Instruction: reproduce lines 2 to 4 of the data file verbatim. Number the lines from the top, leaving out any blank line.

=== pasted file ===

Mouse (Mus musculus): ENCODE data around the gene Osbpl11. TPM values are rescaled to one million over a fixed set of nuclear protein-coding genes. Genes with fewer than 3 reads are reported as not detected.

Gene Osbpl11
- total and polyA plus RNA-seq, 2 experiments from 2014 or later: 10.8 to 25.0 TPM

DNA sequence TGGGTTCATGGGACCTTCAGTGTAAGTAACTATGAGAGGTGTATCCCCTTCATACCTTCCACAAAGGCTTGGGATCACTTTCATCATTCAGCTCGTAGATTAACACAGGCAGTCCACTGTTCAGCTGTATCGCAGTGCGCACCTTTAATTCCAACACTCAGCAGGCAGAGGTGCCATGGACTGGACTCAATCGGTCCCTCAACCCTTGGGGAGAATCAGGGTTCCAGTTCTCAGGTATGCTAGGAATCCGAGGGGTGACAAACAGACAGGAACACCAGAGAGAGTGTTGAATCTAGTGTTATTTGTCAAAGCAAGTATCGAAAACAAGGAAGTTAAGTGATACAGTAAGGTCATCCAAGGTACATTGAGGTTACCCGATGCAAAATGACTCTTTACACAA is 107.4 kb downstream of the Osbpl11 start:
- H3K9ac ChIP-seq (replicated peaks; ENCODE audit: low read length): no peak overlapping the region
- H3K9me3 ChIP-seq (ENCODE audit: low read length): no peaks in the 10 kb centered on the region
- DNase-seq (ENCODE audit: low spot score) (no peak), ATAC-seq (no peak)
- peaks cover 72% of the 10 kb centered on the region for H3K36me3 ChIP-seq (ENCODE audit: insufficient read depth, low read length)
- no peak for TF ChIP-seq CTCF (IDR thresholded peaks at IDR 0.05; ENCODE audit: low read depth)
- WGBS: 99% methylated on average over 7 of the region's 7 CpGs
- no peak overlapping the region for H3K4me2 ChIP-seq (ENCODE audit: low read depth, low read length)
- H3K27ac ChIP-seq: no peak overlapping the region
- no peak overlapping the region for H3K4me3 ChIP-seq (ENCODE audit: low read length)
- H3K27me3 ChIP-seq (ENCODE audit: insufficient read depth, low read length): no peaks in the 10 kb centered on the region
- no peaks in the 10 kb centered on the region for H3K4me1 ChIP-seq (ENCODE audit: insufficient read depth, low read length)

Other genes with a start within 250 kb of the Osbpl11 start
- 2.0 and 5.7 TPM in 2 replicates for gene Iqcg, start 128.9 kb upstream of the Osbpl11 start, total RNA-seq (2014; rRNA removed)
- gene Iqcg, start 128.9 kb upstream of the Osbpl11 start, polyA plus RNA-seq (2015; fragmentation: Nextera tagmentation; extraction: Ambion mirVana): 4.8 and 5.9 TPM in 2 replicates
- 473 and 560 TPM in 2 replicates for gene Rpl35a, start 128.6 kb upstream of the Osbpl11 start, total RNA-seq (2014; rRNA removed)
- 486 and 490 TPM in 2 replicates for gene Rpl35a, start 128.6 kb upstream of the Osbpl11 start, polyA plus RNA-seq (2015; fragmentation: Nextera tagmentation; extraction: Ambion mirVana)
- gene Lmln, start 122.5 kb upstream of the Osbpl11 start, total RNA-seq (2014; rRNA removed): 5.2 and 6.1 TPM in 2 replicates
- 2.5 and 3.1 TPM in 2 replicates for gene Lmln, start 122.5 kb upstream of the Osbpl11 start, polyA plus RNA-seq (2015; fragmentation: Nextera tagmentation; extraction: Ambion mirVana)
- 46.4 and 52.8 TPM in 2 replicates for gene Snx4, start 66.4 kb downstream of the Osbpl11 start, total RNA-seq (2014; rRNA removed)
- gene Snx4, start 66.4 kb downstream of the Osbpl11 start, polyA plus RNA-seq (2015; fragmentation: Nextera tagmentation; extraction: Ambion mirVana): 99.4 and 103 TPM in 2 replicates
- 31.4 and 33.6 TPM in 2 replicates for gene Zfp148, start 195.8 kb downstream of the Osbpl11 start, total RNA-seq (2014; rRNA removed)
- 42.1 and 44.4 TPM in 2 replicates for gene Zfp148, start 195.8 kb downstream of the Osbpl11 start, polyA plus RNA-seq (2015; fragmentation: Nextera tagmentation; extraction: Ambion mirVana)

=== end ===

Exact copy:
Gene Osbpl11
- total and polyA plus RNA-seq, 2 experiments from 2014 or later: 10.8 to 25.0 TPM

DNA sequence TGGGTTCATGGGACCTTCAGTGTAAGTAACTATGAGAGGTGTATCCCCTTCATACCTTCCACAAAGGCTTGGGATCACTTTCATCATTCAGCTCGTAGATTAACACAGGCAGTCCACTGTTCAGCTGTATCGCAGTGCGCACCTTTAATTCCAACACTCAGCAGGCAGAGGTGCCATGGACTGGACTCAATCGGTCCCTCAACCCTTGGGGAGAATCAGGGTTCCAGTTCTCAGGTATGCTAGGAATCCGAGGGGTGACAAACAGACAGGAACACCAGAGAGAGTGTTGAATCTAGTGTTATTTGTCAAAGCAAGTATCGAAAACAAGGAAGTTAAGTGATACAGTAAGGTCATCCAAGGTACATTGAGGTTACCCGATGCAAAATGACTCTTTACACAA is 107.4 kb downstream of the Osbpl11 start: